Archives for August 2017

Freelancers’ Questions About Taxation, Answered!

I have seen a shift in the mindset of a lot of freelancers (for this working online and for those rendering offline services). Back in 2013, when we at Manila Workshops started to create learning events for Freelancers and aspiring freelancers, we saw that most of them were in that realm of trying things out. Some of the freelancers that we encountered were starting a freelancing career and most of them were still thinking of starting. Four years after, we see that now, a lot of them want to make this their full time profession. They want to make this a career and their main source of income.

Since they will make this their primary source of income, a lot of questions on legitimising and registration with the government come up. As you know, as a freelancer, you need to fix and do everything (as an employee, people in HR do it for you). Registering as a freelancer in the Philippines is actually quite easy. I kid you not! You just need resources (like this article) to guide you.

Do I need to pay taxes even if I earn only a little from Freelancing?

Yes, you need to pay taxes, and it’s clearly stated in Section 74 in the Philippine Tax Code. It says that for as long as you receive income, regardless of the source (even from international entities), you are required to pay taxes. Again, we are seeing more freelancers pay taxes because of their need for a proof of their income which they will use to get VISAs, loans, health cards or HMO plans, etc.

So, I’m now earning a small amount of money from my freelancing career, but I am also employed. How do I declare my income to the Bureau of Internal Revenue?

First, you have to register as a non-PRC Licensed professional. You may opt not to have a DTI Certificate of Registration. In DTI you reserve the name of your business, which is something that is not really that important if you’re registering as an individual. As a freelancer, you NEED NOT go to the municipal hall to register for a barangay business permit. Just go straight to the BIR. Although, some BIR Revenue District Offices (RDOs) may require you to get an Occupational Tax Receipt issued by the Local Government Unit (LGU).

What are the instances when I need to get a barangay business permit and clearance?

For example, you are a yoga teacher that is commissioned by different yoga studios, you need not get a barangay permit. Once you open your own studio though, this becomes a sole proprietor/business that you will need to register. You will need to go to DTI and the Municipal Hall, and of course, BIR. If you don’t have employees, you need not go to SSS, Philhealth and Pagibig, since you will just have to pay for your own SSS/PHIC/Pag-ibig contributions under your own identification number as a voluntary contributor.

For employees, they have to option to opt for “substituted filing”, which means they are exempted from filing an income tax returns on their own. To qualify, one should have only worked for one employer during a calendar year and has no other sources of income. This can be availed by signing off on the Form 2316 (proof of remittance of payroll tax) provided by employers after the end of the year, or after an employee has moved on. The Form 2316 will then be submitted by the employer (or ex-employer) to the BIR.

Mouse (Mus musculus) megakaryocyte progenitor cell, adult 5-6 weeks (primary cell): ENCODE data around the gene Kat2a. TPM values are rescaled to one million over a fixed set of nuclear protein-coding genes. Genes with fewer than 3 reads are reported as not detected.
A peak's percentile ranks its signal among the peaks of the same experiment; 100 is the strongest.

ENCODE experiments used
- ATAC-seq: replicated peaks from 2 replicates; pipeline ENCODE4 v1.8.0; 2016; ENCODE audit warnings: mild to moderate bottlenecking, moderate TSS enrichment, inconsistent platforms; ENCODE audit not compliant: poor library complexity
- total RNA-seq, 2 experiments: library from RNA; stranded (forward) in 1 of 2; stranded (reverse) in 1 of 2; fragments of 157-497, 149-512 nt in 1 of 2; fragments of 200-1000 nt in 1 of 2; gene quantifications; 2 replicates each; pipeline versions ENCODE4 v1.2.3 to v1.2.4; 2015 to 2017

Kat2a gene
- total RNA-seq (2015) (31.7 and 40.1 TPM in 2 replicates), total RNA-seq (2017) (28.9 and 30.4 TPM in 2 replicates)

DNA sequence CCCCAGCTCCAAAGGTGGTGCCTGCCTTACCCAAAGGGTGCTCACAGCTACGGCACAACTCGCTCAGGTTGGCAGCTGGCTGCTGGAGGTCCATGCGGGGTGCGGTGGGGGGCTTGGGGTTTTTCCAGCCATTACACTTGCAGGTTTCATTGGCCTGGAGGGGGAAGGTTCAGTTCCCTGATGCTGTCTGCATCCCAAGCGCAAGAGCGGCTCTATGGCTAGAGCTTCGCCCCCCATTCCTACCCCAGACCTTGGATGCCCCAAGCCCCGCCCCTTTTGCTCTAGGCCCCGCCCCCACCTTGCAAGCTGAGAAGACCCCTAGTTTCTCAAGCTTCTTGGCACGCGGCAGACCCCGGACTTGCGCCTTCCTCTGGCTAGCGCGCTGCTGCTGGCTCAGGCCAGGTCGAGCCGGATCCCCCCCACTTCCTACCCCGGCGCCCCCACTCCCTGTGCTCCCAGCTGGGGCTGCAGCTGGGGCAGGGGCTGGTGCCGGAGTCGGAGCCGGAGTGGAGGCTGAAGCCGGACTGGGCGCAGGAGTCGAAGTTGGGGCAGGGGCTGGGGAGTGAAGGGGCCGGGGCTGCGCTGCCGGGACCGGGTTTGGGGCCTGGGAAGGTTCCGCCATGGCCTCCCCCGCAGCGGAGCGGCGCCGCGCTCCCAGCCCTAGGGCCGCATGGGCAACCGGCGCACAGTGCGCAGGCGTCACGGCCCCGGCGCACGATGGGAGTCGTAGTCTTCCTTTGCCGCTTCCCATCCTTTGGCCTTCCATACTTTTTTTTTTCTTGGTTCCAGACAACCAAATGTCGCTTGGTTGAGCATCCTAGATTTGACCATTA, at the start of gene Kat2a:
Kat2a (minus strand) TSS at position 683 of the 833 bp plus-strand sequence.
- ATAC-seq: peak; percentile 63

If one has worked for more than one employer during a calendar year, he or she would have to file for either of the following:

Form 1700 – use this form if one has no other sources of income other than employment income, and add all employment income and deduct all payroll taxes withheld by employer(s), and pay remaining tax due (if any)

Form 1701* – use this form if one has other sources of income in addition to employment income, or earning purely business income; use this form to report all sources of income (employment, business, others)

*Self-employed freelancers, professionals and sole-proprietors are required to also file quarterly income tax forms (Form 1701Q) in addition to the annual Form 1701. However, employment income are not required to be included in the quarterly tax returns as these are to be reported only at year-end.

Self-employed freelancers, professionals and sole-proprietors are also required to pay monthly “sales” tax. Depending on their classification (see section below), they will need to file either:

Percentage taxes (Form 2551M) – gross revenues x 3%

VAT (Forms 2550M and 2550Q) – gross revenues x 12%, less the VAT charged by VAT-registered vendors/suppliers

But before going to taxation, what are the requirements to register as a freelancer in BIR?

First of all, you have to decide on a business address. The city where your business address will be should match the Revenue District Office of the BIR that your TIN will be attached to. If you previously worked in Makati, and have decided to use your home address in Pasig as your business address, be sure to transfer your TIN from the Revenue District in Makati to the Revenue District in Pasig. Just fill up the form 1905 (Download Form 1905) then submit it at the current Revenue District Office. Wait for at least a week before going to the new RDO to register as a freelancer.;

The list of the BIR Revenue District Offices is here: https://www.bir.gov.ph/index.php/contact-us/directory/revenue-district-offices.html

Once I have transferred my RDO, what should I do?

You should fill out the form 1901 (download Form 1901). You can get it from the Officer of the day or from the guard from the entrance of the RDO.